ENG 290 Crafting Creative Non-fiction: Writing About Science
Dava Sobel, T 1:00 PM-2:50 PM
This course invites students with an interest in science—and in writing—to learn skills for creatively communicating science news, concepts, and history. At the outset, class time will be devoted to discussions (call them dissections) of assigned readings, including books, articles, plays, poems, and blogs that treat scientific themes. We will compare and contrast the writing of practicing scientists with that of science writers, in the hope of appropriating the best elements of both. Class sessions later in the term will provide time and space for work-shopping and peer-editing. Students will write several short essays, a profile (or obituary) of a scientist, and a final project on a topic of personal interest.
Writing about science differs from other forms of creative non-fiction for a variety of obvious and subtle reasons. The science writer is expected to bring considerable background knowledge to an assignment, or to do heavy homework, or both. Interviews may be complicated by a source’s inability to explain his or her ideas in comprehensible terms. Fact-checking and quote-checking assume crucial importance.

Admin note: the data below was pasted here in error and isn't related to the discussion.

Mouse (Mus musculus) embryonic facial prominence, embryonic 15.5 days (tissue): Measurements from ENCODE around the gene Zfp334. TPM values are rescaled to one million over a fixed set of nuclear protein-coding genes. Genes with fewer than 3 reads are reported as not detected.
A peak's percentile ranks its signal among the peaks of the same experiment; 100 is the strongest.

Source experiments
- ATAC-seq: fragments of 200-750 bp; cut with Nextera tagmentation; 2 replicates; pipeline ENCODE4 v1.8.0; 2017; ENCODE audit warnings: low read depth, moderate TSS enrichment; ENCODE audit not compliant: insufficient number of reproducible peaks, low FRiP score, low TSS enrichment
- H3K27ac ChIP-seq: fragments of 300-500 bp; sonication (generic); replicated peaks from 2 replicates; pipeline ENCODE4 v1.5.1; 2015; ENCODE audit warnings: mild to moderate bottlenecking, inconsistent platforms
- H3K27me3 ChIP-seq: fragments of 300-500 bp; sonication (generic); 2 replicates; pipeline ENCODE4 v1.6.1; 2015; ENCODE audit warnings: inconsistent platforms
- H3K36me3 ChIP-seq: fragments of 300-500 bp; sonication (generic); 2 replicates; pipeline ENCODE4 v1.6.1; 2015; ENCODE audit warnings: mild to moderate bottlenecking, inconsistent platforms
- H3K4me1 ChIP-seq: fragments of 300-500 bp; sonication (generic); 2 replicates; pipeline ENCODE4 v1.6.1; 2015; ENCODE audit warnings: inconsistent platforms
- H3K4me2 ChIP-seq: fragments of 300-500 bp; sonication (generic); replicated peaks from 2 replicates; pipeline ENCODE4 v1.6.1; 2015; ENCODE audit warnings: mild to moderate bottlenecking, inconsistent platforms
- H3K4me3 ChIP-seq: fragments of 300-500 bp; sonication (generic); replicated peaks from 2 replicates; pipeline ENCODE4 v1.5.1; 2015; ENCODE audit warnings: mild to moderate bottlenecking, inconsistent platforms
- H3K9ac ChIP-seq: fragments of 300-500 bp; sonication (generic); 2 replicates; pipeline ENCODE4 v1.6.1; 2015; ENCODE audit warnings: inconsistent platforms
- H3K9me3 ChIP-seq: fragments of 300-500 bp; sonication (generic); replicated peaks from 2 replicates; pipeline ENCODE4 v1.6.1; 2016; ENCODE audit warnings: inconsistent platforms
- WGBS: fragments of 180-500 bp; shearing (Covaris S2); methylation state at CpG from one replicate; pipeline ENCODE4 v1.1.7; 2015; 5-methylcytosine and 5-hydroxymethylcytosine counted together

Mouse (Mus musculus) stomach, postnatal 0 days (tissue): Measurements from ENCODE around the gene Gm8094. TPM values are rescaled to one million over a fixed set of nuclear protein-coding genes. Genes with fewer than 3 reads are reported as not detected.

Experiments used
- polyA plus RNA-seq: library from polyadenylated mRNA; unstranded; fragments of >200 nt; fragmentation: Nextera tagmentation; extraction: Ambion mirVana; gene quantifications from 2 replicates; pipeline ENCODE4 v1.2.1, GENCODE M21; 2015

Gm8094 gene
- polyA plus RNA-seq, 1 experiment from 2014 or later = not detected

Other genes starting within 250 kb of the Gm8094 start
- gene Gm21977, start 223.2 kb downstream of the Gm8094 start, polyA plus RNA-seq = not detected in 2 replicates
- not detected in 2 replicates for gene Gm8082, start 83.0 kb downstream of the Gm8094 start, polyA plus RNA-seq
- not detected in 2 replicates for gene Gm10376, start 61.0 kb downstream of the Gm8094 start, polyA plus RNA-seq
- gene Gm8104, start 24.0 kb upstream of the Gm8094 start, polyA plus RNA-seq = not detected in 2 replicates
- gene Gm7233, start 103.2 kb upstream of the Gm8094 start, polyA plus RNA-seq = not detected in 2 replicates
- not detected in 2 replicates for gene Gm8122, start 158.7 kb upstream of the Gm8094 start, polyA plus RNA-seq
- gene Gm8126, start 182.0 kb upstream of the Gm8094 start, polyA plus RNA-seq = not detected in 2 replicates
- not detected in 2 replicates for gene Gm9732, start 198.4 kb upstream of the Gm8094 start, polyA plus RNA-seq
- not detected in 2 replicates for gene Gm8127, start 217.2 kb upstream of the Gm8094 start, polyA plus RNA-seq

The question of audience preoccupies the science writer. (Must I rediscover the atom or redefine DNA at every mention of such terms? Who out there really cares about the Higgs boson?)
Science writers often encounter editorial prejudices. Perhaps the most prevalent of these concerns the use of mathematical equations (i.e. “Never insert one in your writing!”), even though an equation may be an idea’s most eloquent expression.
Many readers profess—without embarrassment— a lack of interest in science or even a fear of it. Persistent popular but negative perceptions continue to paint scientists as “not like other people,” and to dismiss the scientific enterprise as a passionless pursuit of facts.
Such attitudes could well discourage an aspiring science writer. Or they might inspire her to new heights of creativity. If you feel you fall in the latter category, please write me a letter to serve as a writing sample. Address it to email@example.com. Let it describe your writing experience, your preferred genre of expression, your scientific interests, and your reasons for wanting to take this class. Make it as long as it needs to be. The letter may be sent soon (during the registration period, or by the end of the semester); it must reach me by August 15th, the deadline for submissions for the English department’s creative writing courses.